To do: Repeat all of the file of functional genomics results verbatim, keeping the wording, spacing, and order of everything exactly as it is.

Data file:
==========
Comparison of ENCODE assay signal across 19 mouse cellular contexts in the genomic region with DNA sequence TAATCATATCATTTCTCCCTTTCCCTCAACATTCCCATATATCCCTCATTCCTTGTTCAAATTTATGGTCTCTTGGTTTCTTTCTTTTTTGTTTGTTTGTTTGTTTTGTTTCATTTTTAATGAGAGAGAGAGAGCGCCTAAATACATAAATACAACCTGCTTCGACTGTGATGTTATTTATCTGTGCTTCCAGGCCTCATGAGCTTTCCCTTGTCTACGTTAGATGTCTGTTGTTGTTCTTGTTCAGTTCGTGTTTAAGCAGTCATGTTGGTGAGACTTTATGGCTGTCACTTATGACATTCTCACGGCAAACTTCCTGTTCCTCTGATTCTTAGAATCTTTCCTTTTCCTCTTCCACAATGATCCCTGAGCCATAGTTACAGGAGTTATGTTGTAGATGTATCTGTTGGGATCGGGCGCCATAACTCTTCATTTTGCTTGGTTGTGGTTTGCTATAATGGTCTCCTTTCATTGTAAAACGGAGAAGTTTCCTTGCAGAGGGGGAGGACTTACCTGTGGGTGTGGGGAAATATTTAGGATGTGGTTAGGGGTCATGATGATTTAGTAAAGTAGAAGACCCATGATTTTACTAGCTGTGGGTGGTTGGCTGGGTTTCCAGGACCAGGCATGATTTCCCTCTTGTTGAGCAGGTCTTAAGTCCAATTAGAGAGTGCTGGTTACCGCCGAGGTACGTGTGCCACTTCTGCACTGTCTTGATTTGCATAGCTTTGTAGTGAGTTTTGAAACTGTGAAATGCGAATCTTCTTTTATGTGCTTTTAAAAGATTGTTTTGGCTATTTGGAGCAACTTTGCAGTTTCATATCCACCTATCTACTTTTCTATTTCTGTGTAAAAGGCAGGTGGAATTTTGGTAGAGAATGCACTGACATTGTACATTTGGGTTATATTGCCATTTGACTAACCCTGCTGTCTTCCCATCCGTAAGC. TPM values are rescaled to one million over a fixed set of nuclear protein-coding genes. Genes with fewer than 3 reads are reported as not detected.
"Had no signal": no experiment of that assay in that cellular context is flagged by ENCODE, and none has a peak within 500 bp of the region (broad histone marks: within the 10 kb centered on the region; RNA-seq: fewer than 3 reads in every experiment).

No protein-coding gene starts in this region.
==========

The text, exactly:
Comparison of ENCODE assay signal across 19 mouse cellular contexts in the genomic region with DNA sequence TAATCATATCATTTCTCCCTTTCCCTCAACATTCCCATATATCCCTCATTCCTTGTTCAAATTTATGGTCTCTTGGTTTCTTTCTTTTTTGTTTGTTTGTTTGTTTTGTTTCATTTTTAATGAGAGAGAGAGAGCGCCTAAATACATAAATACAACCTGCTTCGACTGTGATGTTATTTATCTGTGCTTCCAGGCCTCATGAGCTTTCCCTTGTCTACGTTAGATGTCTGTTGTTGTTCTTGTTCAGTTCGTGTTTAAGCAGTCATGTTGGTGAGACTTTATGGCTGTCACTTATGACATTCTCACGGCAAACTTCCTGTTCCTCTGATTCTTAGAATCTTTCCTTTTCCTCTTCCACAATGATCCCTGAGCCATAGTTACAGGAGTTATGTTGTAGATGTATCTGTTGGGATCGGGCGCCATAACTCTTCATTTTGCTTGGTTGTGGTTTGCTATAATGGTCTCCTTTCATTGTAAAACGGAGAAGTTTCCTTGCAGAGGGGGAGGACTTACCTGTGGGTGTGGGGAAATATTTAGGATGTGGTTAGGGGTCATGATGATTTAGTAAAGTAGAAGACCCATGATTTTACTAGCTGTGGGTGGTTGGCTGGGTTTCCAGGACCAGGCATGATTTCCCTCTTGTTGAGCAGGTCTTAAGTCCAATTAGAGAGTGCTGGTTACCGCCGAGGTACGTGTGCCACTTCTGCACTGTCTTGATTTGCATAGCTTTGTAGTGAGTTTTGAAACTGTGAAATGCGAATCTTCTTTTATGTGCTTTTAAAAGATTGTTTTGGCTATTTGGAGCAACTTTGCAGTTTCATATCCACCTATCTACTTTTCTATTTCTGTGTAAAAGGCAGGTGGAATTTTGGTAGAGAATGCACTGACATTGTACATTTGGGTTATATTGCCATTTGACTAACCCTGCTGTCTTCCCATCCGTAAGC. TPM values are rescaled to one million over a fixed set of nuclear protein-coding genes. Genes with fewer than 3 reads are reported as not detected.
"Had no signal": no experiment of that assay in that cellular context is flagged by ENCODE, and none has a peak within 500 bp of the region (broad histone marks: within the 10 kb centered on the region; RNA-seq: fewer than 3 reads in every experiment).

No protein-coding gene starts in this region.